round 
round(double) : double 
floor 
floor(double) : double 
ceil 
ceil(double) : double 
abs 
abs(int) : int abs(double) : double abs(x) = x 
sgn 
sgn(int) : int sgn(double) : double sgn(x) = (x == 0 ? 0 : (x > 0 ? 1 : 1)) 
min 
min(int, int) : int min(double, double) : double 
max 
max(int, int) : int max(double, double) : double 
undef 
undef(double) : int undef(complex) : int returns 1 if an argument is undefined (NaN or infinity) and 0 otherwise for complex argument returns 1 if any of parts is undefined 
abs 
abs(complex) : complex abs(x + i y) = x + i y 
rabs 
rabs(complex) : complex rabs(x + i y) = x + i y 
iabs 
iabs(complex) : complex rabs(x + i y) = x + i y 
rad 
rad(complex) : double rad(z) = z = sqrt(z.x^2 + z.y^2) 
rad2 
rad2(complex) : double rad2(z) = z^2 = z.x^2 + z.y^2 
arg 
arg(complex) : double complex number argument (value in the range of (pi, pi]) 
conj 
conj(complex) : complex conj(x + i y) = x  i y 
flip 
flip(complex) : complex flip(x + i y) = x + i y 
swap 
swap(complex) : complex swap(x + i y) = y + i x 
dot 
dot(complex, complex) : double dot(a, b) = a.x b.x + a.y b.y 
min 
min(complex, complex) : complex min(a, b) = min(a.x, b.x) + i min(a.y, b.y) 
max 
max(complex, complex) : complex max(a, b) = max(a.x, b.x) + i max(a.y, b.y) 
sqr 
sqr(int) : int sqr(double) : double sqr(complex) : complex sqr(x) = x^2 
sqrt 
sqrt(double) : double sqrt(complex) : complex square root, sqr(x) = x^0.5 
pow 
pow(double, int) : double pow(double, double) : double pow(complex, int) : complex pow(complex, double) : complex pow(complex, complex) : complex 
log 
log(double) : double log(complex) : complex natural logarithm 
exp 
exp(double) : double exp(complex) : complex exp(x) = e^x 
sin 
sin(double) : double sin(complex) : complex 
cos 
cos(double) : double cos(complex) : complex 
tan 
tan(double) : double tan(complex) : complex 
sinh 
sinh(double) : double sinh(complex) : complex 
cosh 
cosh(double) : double cosh(complex) : complex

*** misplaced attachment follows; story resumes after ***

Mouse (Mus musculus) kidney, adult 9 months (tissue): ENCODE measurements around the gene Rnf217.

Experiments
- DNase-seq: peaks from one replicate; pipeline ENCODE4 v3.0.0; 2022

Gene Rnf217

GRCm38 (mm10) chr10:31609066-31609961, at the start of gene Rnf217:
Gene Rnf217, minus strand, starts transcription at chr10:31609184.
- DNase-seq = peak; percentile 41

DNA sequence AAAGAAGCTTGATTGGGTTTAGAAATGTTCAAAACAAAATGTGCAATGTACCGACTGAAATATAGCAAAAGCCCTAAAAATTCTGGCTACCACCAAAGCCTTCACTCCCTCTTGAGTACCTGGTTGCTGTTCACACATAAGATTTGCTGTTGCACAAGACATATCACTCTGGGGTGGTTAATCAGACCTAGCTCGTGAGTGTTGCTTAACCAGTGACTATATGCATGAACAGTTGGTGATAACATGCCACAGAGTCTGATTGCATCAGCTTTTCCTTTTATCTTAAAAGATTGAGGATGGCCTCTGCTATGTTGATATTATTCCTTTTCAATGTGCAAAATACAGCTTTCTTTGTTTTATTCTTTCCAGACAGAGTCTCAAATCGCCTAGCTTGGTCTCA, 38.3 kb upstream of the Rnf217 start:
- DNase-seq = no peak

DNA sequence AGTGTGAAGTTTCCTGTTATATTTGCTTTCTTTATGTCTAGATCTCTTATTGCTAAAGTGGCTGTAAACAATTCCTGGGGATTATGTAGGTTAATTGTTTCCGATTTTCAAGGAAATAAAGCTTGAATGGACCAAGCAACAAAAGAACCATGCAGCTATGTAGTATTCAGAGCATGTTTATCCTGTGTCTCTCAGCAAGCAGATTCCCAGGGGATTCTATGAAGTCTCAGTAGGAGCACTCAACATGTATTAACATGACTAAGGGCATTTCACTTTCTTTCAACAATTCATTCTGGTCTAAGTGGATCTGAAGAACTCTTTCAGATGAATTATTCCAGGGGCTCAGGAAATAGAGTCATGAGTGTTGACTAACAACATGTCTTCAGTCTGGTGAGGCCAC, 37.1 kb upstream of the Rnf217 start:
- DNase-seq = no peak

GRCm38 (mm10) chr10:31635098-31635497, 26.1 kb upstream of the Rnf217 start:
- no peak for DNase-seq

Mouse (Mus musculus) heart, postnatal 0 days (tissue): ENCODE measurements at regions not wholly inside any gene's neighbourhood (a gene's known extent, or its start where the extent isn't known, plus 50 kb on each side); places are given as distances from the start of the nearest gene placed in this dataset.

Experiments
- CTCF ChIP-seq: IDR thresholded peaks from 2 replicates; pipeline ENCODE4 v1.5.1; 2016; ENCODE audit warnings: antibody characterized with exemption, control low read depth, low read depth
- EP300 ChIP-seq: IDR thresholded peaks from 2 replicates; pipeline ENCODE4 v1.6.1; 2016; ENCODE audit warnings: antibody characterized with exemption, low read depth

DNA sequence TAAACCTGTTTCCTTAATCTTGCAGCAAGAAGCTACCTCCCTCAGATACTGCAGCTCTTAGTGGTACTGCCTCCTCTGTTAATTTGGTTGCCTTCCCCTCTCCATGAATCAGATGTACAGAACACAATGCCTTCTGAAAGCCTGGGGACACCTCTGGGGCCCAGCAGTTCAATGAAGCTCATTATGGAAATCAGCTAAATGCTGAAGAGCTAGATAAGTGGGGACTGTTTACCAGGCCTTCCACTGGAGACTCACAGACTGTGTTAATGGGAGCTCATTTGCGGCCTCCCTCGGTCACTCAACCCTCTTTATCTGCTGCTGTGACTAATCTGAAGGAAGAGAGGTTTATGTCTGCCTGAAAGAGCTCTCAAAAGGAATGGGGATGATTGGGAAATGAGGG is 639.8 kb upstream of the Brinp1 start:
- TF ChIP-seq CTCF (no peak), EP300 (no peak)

tanh 
tanh(double) : double tanh(complex) : complex 
asin 
asin(double) : double 
acos 
acos(double) : double 
asin 
asin(double) : double 
atan 
atan(double) : double 
asinh 
asinh(double) : double 
acosh 
acosh(double) : double 
atanh 
atanh(double) : double 
lyapstep 
lyapstep(AB_sequence, complex, complex) : complex 
The special lyapstep function is a shortcut for computing Lyapunov fractals.
Its first argument should be a sequence of A and B characters, eg.:
lyapstep(AAABB, z, c)
The following pseudocode describes how the function works.
lyapstep(seq, z, c) {
double r;
if (seq[n % len(seq)] == 'B')
r = c.y;
else
r = c.x;
double a = abs(r * (1  2 * z.x));
z.y = (a > 0 ? log(a) : 0);
z.x = r * z.x * (1  z.x);
return z;
}
An example of use can be found in builtin Lyapunov fractals definitions.
You may get undefined (NaN or infinity) variable values (eg. as a result of double division by zero or computing a square root for a negative argument). In such a case the computing will not crash but you may get further undefined values.
When an orbit element value is undefined the escape condition will never be met and iteration will continue until iteration count limit is reached.
If a paint value is undefined it is skipped by a builtin aggregation. When using CUSTOM aggregation, a final paint value is changed to zero if it is undefined.
Warning: for simplicity, handling undefined values is not shown in a visible fixed program part of an advanced paint mode definition.
You may handle undefined values by yourself using the builtin undef
function.
The MbLan compiler does not perform any code optimization. You may do it yourself by using helper variables for common intermediate results. Do not expect too much unless you have really big common expressions in your fractal definition.
Let's consider the following iteration code of root finding fractal:
z = z  (z4 + z3  1) / (4z3 + 3z2);
It will compute a little bit faster if you rewrite it like this:
zb = z2;
zc = zb z;
z = z  (zb2 + zc  1) / (3zc + 3zb);
You may also use initialization code to compute intermediate values that do not depend on previous orbit value. This may give noticeable effects if there are many such calculations. An example may be found in the builtin Magnet 2 fractal definition.